Granada welcomed us with an inexpensive nicely decorated semi-communal hostal called Almohada. In addition, the availability of organic fruits and veggies from a tiny shop nearby and the possibility to rent movies made it impossible for us not to take a two week break from our journey.
We visited the Alhambra, walked through the narrow stone streets of the Moazzin, and searched the markets for Cherymoyas. Erika spent some extra time preparing special raw meals while OfeK searched the internet for a way to cross the atlantic by sea, and Momo was in charge of washing our laundry.
From here we decided to check out the well-known Beneficio community near Orgiva. We were a bit discouraged from what we've heard, and had the feeling it was going to end up being another chaotic, smokey-dopey and unmotivated bunch of people, but we never found out, as we walked and took a turn into the wrong riverbed, and in the wrong direction. We walked and walked through the dry river of washing machines, refrigerators, and trash, and on the way back up, spotted a narrow piece of land with a strawbale house and a few solar panels.
Denise was in the outside kitchen with the kids and OfeK asked her where Beneficio is, but also added that we didn't really want to go and asked if they were interested in some help. Denise seemed delighted with the idea, and showed us to our tent, our fanciest one yet, complete with double-strawbale-bed, at the end of their beautiful orange orchard.
On the way she warned us that They eat only organic food... OfeK mentioned that we are eating only raw, and that made Denise even more excited as she had been going in and out of eating only raw for the last few years. She showed us her raw books, and when Richard came home they unhooked the stove, took out the sprouting trays... we didn't know what to say, so we just smiled!
Denise and Richard and their three children - Evita (7), Norion (5), and Dinu (3) had been living in Orgiva for the past two years. They had lived in London previously (and Goa for a year-and-a-half before that) but decided it was no place to raise kids. Though they like living in Orgiva, Denise seems to miss the excitement of the city. Now their dream is to open an artistic resort in Morocco. Both Denise and Richard are artists (check out their website). Denise paints wonderful colorful spirals and also designed the mosaics on the floors of their house and patio. She's also a real Eurowoman - she speaks at least five languages fluently! Richard (aside from his building work and other odd jobs) carves beautiful pendants out of coconut shells.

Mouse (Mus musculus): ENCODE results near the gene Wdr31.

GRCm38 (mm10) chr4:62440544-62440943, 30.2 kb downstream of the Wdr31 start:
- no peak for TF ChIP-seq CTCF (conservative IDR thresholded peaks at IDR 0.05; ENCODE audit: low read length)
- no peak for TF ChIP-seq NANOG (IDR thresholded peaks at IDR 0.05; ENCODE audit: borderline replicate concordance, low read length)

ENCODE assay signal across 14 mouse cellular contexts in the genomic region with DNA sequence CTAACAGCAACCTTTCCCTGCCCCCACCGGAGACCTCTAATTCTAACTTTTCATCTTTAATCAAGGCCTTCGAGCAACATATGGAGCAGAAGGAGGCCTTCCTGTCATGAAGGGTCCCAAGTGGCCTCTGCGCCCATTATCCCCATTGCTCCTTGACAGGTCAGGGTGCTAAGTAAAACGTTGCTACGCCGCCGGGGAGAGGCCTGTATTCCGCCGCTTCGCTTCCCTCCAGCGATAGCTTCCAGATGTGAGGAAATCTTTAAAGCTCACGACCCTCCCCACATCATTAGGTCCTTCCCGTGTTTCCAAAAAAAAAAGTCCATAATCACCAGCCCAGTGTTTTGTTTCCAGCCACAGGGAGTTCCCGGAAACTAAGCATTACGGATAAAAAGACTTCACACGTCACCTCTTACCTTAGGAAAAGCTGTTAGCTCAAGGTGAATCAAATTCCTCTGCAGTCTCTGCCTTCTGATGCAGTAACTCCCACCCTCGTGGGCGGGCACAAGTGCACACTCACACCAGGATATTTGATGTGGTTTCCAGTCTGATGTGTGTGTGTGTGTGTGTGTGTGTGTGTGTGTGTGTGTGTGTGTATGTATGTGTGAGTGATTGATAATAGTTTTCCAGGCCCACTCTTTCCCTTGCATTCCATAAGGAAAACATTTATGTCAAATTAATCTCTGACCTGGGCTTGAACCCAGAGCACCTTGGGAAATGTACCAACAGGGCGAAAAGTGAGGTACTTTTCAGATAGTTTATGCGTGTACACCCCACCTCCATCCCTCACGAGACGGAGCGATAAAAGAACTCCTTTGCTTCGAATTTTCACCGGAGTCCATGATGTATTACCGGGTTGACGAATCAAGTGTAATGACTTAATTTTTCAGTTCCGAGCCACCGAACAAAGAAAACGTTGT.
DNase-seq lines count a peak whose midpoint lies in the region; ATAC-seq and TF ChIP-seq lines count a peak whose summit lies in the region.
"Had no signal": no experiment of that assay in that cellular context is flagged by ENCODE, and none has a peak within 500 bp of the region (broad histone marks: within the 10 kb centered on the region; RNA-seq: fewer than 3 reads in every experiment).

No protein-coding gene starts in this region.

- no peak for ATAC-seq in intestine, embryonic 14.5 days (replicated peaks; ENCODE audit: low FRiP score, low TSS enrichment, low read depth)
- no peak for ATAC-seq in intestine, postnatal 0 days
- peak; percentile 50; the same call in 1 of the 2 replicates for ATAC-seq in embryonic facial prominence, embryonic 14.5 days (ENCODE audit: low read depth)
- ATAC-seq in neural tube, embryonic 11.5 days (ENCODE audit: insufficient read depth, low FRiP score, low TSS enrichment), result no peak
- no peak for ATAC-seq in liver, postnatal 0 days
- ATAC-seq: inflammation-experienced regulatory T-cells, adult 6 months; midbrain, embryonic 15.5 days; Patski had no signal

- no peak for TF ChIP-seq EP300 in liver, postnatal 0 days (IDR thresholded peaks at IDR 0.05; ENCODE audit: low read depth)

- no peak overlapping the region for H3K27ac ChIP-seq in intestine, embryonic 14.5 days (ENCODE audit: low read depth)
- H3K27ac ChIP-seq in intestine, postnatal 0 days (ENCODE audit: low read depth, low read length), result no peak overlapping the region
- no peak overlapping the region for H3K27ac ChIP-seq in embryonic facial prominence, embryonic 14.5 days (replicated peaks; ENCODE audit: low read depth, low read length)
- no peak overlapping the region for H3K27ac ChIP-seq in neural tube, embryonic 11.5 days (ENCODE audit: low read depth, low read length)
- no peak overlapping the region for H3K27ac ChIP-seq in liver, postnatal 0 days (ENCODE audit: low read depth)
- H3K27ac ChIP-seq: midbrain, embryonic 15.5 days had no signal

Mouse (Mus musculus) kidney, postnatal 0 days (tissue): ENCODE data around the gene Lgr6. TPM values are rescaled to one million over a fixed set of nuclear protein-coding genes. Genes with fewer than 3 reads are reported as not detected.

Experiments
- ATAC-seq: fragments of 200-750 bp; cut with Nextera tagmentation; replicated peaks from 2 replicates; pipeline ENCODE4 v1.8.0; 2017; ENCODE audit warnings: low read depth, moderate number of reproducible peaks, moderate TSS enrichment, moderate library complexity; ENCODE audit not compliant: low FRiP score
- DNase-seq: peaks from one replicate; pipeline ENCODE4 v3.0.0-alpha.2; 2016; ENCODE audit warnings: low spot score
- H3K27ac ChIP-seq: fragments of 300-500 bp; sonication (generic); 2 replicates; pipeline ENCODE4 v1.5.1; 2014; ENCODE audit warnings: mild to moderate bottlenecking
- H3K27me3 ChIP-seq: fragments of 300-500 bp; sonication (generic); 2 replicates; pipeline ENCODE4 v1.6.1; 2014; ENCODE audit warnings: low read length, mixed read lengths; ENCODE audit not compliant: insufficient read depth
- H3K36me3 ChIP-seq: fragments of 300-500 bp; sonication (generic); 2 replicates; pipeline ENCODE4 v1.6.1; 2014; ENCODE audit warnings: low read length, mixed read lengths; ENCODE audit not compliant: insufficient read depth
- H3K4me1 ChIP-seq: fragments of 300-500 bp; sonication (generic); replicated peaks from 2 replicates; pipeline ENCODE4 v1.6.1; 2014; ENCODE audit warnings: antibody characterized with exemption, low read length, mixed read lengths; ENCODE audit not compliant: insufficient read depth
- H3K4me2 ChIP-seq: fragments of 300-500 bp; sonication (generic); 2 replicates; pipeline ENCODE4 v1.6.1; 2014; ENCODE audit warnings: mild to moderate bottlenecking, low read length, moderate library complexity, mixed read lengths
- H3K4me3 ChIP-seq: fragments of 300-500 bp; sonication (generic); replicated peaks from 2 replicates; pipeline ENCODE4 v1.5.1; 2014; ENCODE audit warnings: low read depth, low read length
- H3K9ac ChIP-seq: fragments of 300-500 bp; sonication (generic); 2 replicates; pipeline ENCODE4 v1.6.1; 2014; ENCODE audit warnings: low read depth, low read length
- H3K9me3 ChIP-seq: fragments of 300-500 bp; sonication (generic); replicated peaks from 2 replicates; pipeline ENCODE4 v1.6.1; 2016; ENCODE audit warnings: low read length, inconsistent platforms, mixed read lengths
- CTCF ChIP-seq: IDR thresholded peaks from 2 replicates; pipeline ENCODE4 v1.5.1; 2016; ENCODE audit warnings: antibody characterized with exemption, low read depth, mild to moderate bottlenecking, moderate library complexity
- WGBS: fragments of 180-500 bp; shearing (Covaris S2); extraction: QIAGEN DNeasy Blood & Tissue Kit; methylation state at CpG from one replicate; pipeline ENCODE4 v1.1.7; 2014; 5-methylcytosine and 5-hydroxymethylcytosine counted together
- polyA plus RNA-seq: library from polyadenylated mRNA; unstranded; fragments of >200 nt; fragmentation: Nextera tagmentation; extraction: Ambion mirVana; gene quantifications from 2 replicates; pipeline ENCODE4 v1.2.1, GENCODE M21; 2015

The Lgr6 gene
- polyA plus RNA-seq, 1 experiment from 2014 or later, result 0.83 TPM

We helped mainly with the completion of the strawbale house/room and in the round garden plots. Plastering the bottom of the bales, leveling out the floor, working on the roof, making seed balls... all to the lovely sounds of loud techno/trance music flowing from their house into the valley.
Because of Denise's love of water, especially for relaxation, the whole family would have a daily bath, sometimes even twice a day. It seemed to be a nice family ritual. Though water was scarce in those parts, they reused the water by flushing it down irrigation canals through the garden. And on that note, we noticed that they were a bit different than others we had met in their eco-awareness because though they lived simply (all in one room! though hoping to expand), with solar panels for electricity, using strawbales, buying organic food, and so on, it seemed to just be their nature, or just their common sense, not something that was discussed too often.
One purchase we made in town while we were there was a mincer (a.k.a. m**t grinder) for the purpose of making a little more variety in our meals. Because of this we ended up making a different kind of raw cake or cookies every day. The kids loved helping to make them. All together we would collect almonds from the ground, shell them, and them grind them with dates to make a crust. And then make a filling of whatever different fruits we had around and cover it with a frosting of tahini. Yum. We also would make sushi by making a pate of beans or sprouts and rolling it up with sliced veggies.
though Evita was not always the biggest fan of salads..
The town of Orgiva was nice and small with two wholefoods shops and an organic food co-op - all three in business mostly because of the foreigners. Every Thursday there was a big market in the town. It was there you could see how international the town was. There was a big presence of 'dirty hippy' types, from Beneficio and elsewhere, which really contrasted with the small-town Spanish people. Also at this market we were very excited to find Cherymoyas and avocados for really just too cheap... (2kg for a Euro) We were in heaven. We often couldn't wait until we got home with the Cherymoyas (and we also couldn't carry them all) so we would sit down and eat till our heart's content.
Erika went the last day to Beneficio, said it was a beautiful place, full of eucalyptus trees with a river running through, with even a pool to swim in. Perhaps next time we're in Orgiva we'll finally make it there.
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